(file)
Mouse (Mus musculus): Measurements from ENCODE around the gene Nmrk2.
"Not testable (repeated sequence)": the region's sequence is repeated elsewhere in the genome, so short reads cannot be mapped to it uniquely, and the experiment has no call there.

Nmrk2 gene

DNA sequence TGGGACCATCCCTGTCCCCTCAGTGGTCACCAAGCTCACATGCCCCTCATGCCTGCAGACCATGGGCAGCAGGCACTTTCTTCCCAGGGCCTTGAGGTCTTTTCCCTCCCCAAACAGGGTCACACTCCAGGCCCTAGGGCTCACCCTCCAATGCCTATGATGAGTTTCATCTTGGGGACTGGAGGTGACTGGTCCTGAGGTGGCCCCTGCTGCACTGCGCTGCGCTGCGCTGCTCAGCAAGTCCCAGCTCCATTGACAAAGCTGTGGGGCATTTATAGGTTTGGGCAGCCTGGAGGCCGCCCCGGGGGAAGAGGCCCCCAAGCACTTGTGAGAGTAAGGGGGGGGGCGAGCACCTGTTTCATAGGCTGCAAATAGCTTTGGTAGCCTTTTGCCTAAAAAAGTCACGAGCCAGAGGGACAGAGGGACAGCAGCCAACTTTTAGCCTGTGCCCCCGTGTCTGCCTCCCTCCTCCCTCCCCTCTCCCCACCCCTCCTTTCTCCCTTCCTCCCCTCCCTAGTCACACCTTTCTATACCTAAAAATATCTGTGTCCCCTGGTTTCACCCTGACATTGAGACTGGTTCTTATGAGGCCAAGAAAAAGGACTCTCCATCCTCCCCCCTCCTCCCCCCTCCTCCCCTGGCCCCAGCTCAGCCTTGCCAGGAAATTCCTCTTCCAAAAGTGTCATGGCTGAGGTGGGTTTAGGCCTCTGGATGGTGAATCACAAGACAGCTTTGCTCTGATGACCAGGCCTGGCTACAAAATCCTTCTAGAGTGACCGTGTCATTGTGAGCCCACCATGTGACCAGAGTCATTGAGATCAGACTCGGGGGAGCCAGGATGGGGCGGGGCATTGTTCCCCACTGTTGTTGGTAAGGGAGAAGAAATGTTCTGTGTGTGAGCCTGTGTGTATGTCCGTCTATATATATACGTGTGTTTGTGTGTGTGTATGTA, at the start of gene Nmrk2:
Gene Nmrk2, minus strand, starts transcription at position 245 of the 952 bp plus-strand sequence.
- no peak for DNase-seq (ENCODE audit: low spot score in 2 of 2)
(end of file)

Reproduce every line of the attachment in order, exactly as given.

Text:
Mouse (Mus musculus): Measurements from ENCODE around the gene Nmrk2.
"Not testable (repeated sequence)": the region's sequence is repeated elsewhere in the genome, so short reads cannot be mapped to it uniquely, and the experiment has no call there.

Nmrk2 gene

DNA sequence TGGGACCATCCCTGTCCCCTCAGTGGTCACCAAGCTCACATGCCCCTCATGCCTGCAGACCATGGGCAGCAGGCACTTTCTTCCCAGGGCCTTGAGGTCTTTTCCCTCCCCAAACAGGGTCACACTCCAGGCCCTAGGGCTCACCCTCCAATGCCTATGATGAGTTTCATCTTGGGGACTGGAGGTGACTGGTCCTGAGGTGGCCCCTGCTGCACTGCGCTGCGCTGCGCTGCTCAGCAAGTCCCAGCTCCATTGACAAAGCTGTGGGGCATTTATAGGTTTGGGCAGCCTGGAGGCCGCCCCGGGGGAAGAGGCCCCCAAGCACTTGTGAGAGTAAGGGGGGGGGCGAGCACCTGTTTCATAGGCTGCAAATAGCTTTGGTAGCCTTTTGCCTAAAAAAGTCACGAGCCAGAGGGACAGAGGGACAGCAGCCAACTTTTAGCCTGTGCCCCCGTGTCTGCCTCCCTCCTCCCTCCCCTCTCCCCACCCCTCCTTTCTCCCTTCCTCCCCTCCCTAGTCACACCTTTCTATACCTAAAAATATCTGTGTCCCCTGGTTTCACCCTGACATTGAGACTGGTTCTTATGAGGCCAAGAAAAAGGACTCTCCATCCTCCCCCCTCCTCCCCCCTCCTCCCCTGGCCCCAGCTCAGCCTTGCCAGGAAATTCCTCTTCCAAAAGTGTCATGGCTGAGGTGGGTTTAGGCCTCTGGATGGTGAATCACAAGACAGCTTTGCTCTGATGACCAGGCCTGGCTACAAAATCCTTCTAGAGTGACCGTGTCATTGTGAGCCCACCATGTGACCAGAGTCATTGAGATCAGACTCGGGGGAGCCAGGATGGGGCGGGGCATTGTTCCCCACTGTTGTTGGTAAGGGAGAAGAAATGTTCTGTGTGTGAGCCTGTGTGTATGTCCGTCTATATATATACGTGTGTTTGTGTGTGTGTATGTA, at the start of gene Nmrk2:
Gene Nmrk2, minus strand, starts transcription at position 245 of the 952 bp plus-strand sequence.
- no peak for DNase-seq (ENCODE audit: low spot score in 2 of 2)